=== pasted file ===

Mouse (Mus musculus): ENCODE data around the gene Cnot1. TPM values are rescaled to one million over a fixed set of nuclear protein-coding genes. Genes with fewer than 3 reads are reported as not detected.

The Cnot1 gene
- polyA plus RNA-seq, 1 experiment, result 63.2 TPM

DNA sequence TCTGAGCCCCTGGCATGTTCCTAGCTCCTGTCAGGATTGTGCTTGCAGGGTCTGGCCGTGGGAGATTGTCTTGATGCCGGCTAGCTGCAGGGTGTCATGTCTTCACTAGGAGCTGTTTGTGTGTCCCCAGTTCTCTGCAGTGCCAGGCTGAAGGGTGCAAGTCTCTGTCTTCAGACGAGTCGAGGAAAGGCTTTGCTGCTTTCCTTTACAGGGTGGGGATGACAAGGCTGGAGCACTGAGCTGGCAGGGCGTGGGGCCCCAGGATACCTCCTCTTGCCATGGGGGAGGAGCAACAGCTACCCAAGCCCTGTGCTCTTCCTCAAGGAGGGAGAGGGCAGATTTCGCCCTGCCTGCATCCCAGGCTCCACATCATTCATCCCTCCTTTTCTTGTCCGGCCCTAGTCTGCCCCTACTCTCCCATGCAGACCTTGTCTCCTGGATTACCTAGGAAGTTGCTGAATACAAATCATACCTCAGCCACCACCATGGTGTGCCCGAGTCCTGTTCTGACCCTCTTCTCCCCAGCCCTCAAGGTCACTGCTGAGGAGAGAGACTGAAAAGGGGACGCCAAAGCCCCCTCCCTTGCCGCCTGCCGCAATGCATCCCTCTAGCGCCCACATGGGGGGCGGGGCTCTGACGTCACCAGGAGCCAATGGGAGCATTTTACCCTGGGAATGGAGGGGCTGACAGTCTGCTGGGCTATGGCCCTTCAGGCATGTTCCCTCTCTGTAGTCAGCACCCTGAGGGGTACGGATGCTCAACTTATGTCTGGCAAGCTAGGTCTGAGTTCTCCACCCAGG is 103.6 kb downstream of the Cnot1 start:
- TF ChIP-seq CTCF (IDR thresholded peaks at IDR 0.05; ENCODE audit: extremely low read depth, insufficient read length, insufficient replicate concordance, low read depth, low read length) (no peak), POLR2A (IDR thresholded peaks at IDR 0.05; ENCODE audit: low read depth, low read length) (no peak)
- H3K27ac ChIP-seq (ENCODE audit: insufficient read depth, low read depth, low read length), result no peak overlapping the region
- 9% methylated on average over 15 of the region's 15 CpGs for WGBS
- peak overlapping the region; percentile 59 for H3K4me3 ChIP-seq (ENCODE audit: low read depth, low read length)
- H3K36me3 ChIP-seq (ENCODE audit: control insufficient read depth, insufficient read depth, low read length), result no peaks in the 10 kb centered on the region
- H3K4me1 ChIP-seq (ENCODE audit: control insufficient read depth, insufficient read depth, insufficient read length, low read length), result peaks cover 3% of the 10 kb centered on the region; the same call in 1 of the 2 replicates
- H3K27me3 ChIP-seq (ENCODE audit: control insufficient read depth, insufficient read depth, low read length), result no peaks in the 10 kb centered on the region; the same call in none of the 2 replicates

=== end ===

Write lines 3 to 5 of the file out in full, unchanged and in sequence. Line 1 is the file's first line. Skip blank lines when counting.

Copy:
- polyA plus RNA-seq, 1 experiment, result 63.2 TPM

DNA sequence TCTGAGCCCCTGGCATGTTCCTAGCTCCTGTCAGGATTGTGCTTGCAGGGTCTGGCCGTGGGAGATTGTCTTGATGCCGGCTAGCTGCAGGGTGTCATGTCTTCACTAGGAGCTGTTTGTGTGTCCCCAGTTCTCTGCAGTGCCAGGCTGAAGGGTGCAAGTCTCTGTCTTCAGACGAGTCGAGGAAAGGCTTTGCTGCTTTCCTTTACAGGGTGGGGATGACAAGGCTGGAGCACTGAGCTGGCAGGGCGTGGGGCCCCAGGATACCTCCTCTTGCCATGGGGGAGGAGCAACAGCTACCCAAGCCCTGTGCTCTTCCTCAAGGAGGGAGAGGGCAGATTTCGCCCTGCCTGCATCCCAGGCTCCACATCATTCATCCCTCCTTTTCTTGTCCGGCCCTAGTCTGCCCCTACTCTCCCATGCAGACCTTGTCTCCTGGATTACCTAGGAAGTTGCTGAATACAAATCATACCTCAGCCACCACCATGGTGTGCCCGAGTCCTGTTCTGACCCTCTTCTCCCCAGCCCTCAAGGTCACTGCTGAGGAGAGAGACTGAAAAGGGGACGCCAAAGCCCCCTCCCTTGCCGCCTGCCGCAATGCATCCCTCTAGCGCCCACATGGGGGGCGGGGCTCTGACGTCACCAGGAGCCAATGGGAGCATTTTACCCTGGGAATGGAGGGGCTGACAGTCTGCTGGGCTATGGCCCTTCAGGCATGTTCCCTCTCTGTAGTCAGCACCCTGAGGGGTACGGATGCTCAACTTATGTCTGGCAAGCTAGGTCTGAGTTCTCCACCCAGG is 103.6 kb downstream of the Cnot1 start:
- TF ChIP-seq CTCF (IDR thresholded peaks at IDR 0.05; ENCODE audit: extremely low read depth, insufficient read length, insufficient replicate concordance, low read depth, low read length) (no peak), POLR2A (IDR thresholded peaks at IDR 0.05; ENCODE audit: low read depth, low read length) (no peak)